Genetic research gives new insights into adolescent girls

Amy Norton
Health Day Reporter

Wednesday, July 23, 2014 (HealthDay News)-Girl’s First Timing Menstrual period According to new research, it can be determined by hundreds, or even thousands, of genetic mutations.

Researchers have identified more than 100 DNA regions associated with the timing of menarche. This is the first time for a woman. Menstrual period.. Researchers have found that these discoveries Type 2 diabetes NS breast cancer..

“How are these findings? puberty Timing is related to the risk of illness in later years. ” John Perry, Principal Investigator, MRC Epidemiology Unit, University of Cambridge, UK, said.

“With the help of future research, I hope this leads to a better understanding of the underlying biology behind the following diseases: Type 2 diabetes When breast cancer“Perry said.

Just a while ago puberty Linked to an increased risk of some of today’s most common health problems, including obesity, Type 2 Diabetes, Heart disease When breast cancer..Nevertheless estrogen Levels are believed to be related, and the complete reason for the relationship between menarche and later health status is not clear.

In a new study, some of the genetic regions associated with menarche include hormone production, weight, birth weight, adult height, and Bone density —— Above all.

Perry and his colleagues report their findings in the online version on July 23. Nature..

Examining data on more than 180,000 women, researchers found that girls began to menstruate at very different ages. Some start as early as eight, while others start in high school. exercise level, nutrition And weight are all affected, but Perry pointed out that perhaps many other factors are also involved.

“We have identified more than 100 regions of the genome that are associated with pubertal timing,” he said. “But our analysis suggests that thousands of gene variants, and perhaps genes, are likely to be involved.”

According to Perry, what that means is that “adolescent timing is a much more complex process than we initially thought.”

Dr. Patricia Vguin, a pediatric endocrinologist at the Cohen Children’s Medical Center in New Hyde Park, New York, agreed. “Many of these (genes) are completely new and have never been associated with adolescence,” said Vuguin, who was not involved in the study.

Now she said she has a lot of interest in factors that influence the timing of puberty-partly, children these days have puberty at an earlier age than they did decades ago. Because I’m starting.

Rising tide Childhood obesity Is considered to be an important reason, but research shows that it is not all.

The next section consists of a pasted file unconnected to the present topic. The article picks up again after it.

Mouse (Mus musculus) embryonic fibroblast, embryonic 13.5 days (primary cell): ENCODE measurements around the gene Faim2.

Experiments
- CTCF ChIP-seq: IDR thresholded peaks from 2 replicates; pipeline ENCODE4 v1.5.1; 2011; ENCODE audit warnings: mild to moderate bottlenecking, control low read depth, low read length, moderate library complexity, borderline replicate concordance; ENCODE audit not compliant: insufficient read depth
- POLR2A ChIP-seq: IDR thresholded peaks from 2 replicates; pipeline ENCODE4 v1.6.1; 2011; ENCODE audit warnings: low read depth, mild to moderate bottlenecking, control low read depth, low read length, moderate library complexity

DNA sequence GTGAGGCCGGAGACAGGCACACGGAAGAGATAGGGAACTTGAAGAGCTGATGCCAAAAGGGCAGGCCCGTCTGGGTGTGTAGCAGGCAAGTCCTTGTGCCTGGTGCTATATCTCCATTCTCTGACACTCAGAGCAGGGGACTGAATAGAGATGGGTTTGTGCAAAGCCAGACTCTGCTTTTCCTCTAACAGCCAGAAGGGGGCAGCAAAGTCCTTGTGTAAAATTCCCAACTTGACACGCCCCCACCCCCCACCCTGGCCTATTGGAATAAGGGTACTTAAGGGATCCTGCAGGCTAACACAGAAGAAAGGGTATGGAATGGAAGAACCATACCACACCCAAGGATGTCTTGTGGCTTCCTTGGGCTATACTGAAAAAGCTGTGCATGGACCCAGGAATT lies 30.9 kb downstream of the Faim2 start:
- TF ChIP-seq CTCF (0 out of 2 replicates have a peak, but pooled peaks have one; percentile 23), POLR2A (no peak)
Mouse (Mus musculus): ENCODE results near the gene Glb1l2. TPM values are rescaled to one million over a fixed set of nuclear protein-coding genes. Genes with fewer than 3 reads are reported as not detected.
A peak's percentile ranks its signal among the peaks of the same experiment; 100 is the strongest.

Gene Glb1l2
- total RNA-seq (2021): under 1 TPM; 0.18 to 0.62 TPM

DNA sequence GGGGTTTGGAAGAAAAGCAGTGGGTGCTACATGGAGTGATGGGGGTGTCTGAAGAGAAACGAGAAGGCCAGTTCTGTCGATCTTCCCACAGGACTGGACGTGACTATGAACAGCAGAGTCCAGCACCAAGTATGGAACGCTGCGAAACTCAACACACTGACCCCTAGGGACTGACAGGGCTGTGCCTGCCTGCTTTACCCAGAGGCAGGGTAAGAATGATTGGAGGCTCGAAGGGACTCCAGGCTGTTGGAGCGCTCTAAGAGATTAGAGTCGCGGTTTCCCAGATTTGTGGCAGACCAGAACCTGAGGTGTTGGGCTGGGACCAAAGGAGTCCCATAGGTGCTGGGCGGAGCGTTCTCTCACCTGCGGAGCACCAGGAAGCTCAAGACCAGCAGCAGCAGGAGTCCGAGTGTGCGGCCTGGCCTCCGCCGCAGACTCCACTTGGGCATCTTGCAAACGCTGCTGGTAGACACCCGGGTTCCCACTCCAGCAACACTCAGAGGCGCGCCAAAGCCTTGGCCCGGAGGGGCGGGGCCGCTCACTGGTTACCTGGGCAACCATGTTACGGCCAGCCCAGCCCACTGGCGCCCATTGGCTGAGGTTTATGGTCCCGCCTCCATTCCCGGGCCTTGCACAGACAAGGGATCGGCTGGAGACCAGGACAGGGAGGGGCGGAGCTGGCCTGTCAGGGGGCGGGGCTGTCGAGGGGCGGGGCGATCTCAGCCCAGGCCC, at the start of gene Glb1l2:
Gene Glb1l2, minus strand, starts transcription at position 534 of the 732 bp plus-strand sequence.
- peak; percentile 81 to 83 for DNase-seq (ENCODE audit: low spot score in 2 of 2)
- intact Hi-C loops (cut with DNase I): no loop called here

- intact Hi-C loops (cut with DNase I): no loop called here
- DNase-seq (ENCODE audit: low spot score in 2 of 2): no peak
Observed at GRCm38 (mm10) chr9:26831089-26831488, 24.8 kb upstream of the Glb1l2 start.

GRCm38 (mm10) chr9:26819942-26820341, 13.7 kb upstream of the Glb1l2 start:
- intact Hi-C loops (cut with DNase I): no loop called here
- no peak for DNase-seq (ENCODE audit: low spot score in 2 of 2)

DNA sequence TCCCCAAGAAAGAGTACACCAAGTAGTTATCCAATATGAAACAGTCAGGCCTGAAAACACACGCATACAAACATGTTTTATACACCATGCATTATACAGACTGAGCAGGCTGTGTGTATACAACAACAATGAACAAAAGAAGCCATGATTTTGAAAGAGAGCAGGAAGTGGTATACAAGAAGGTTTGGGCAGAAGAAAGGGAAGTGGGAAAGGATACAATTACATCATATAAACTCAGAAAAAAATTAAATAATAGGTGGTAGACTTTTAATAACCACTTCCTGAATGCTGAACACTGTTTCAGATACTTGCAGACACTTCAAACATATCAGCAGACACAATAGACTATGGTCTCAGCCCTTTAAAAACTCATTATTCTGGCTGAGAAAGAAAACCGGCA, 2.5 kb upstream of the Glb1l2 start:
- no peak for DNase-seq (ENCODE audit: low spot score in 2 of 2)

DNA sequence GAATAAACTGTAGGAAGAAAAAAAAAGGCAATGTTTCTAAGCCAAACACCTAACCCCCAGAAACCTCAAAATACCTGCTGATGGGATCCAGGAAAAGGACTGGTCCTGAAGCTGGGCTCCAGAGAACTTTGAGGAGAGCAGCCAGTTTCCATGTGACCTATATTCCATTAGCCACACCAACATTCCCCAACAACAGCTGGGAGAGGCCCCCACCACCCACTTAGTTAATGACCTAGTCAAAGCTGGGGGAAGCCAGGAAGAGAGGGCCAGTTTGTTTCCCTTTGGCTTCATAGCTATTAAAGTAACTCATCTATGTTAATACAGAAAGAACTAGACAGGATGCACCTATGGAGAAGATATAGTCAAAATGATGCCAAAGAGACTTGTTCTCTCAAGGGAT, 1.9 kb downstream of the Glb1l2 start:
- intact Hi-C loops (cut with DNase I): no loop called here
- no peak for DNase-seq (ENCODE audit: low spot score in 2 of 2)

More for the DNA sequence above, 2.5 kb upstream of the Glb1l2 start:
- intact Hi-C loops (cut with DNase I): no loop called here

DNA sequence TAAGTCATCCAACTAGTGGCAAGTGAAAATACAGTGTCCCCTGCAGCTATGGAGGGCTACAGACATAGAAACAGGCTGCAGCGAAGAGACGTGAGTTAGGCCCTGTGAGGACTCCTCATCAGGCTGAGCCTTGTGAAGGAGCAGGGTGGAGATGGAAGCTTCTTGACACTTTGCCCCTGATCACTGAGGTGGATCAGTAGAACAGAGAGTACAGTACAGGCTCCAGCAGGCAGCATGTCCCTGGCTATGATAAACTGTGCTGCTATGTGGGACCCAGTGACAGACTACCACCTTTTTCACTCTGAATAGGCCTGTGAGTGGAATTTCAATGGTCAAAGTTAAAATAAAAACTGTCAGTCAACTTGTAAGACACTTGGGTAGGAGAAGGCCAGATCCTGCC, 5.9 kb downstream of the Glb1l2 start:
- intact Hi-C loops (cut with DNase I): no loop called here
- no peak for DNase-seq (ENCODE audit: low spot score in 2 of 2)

Often Vuguin said parents were thinking about changing something in their child diet -Let’s feed only them Organic food -It will ensure a “healthy” age in adolescence.

“But this (research) says, it’s not that simple,” Vuguin said. “It’s not just body fat and what you eat. It’s much more complicated than that.”

According to Perry, one of the big discoveries was that a “special set” of genes known as imprinted genes could help control pubertal timing. Most genes inherit one copy from each parent, both of which are active. The imprinted genes are different. Only copies from one parent are active and the other is “silent”.

Researchers have believed that imprinted genes are important only prenatally for fetal growth and development.

“Our research supports the idea that these genes continue to play a role in future health and illness,” Perry said.

Both he and Vuguin described the study as the first step in understanding the biology that links adolescent timing to later health.

One of the limitations of my job is that all women were of European descent. However, Perry said he expects genes and underlying biology to be “very similar” to women of all races and ethnicities-and his team is currently studying that question. increase.

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Source: Dr. John RB Perry, Senior Researcher Scientist, MRC Epidemiology Unit, University of Cambridge, UK. Patricia Vuguin, MD, Pediatric Endocrinologist, Steven and Alexandra Cohen Children’s Medical Center, New Hyde Park, NY; July 24, 2014, Nature,online

Genetic research gives new insights into adolescent girls

Source link Genetic research gives new insights into adolescent girls

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